Monday, May 27, 2024

In a tangible sign of the shift in bipartisan consensus towards China, a bipartisan committee is calling for more economic and financial opening between the United States and China. Among the recommendations put forth by House Democrats and Republicans are to revoke the low tariff rates that the United States granted Beijing when it joined the World Trade Organization in 2001.

The committee’s 53-page report suggests a number of measures, including imposing new tariffs on older types of Chinese chips, cutting off capital and technology flow between the US and China, and requiring publicly traded American companies to disclose ties to China. It also promotes investment in US research and manufacturing capacity to counter Chinese dominance in sectors such as pharmaceuticals and critical minerals. The report also suggests plans to coordinate economically with allies in the event of Chinese government invasion of Taiwan.

The committee’s chairman, Representative Mike Gallagher, views these recommendations as a path to bipartisan legislation on China over the next months. He believes that failing to act will result in chaos for Wall Street and the market.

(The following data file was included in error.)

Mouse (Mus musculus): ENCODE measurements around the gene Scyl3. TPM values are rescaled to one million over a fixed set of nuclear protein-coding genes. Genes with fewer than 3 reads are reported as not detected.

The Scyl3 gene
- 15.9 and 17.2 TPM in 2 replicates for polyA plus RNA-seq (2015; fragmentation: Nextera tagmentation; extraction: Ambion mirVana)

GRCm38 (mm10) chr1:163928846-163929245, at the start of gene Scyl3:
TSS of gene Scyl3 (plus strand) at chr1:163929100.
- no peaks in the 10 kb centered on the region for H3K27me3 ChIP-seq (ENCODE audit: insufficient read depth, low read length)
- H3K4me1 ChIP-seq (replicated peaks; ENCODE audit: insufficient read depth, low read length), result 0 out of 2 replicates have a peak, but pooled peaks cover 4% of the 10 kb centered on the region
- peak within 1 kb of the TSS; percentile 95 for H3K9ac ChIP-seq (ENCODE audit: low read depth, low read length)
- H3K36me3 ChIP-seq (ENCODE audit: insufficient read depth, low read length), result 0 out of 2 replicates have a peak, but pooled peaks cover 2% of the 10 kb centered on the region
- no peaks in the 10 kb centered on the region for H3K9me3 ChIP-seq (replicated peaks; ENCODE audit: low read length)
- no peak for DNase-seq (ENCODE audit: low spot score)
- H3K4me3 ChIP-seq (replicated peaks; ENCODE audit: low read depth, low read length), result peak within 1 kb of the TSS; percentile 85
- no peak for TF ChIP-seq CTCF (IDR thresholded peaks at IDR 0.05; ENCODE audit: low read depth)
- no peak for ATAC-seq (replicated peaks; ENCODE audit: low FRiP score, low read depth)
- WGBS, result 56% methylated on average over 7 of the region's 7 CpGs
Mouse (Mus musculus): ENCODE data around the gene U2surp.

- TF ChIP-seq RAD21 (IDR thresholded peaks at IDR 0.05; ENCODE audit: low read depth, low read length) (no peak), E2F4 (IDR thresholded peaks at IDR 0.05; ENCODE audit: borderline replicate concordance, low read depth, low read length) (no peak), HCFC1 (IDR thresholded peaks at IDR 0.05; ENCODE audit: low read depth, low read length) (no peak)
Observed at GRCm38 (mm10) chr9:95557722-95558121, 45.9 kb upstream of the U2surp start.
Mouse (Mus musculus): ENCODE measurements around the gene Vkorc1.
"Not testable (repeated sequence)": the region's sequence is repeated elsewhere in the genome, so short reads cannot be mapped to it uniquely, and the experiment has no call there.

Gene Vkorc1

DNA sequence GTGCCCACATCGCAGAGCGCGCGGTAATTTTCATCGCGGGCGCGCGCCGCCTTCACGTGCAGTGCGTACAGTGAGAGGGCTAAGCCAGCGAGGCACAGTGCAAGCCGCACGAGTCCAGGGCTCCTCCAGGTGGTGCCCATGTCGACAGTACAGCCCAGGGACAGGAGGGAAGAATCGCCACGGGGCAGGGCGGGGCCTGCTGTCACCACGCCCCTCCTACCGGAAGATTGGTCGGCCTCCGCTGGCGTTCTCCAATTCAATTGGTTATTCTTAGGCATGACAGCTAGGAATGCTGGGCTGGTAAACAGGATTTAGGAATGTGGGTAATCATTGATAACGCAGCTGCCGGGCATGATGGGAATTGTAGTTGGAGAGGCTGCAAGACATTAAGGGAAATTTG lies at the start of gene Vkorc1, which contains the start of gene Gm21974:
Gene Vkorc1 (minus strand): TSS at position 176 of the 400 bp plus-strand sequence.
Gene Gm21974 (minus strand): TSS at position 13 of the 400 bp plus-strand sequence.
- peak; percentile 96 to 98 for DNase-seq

One of the most significant recommendations of the report is the phasing in a new set of tariffs for China over a short period. The report argues that China consistently failed to make economic reforms that Congress expected, and now calls for a different, higher set of tariffs to be applied to China. While these tariffs were already increased during the Trump administration’s trade war and maintained by President Biden, the report suggests applying even more tariffs to other items such as toys and smartphones.

Chairman Gallagher acknowledges that freeing the US from its economic ties with China will not be an easy task. The report’s authors are hopeful that the recommendations will send a clear message to China that the US is determined to deal with the challenges they pose.

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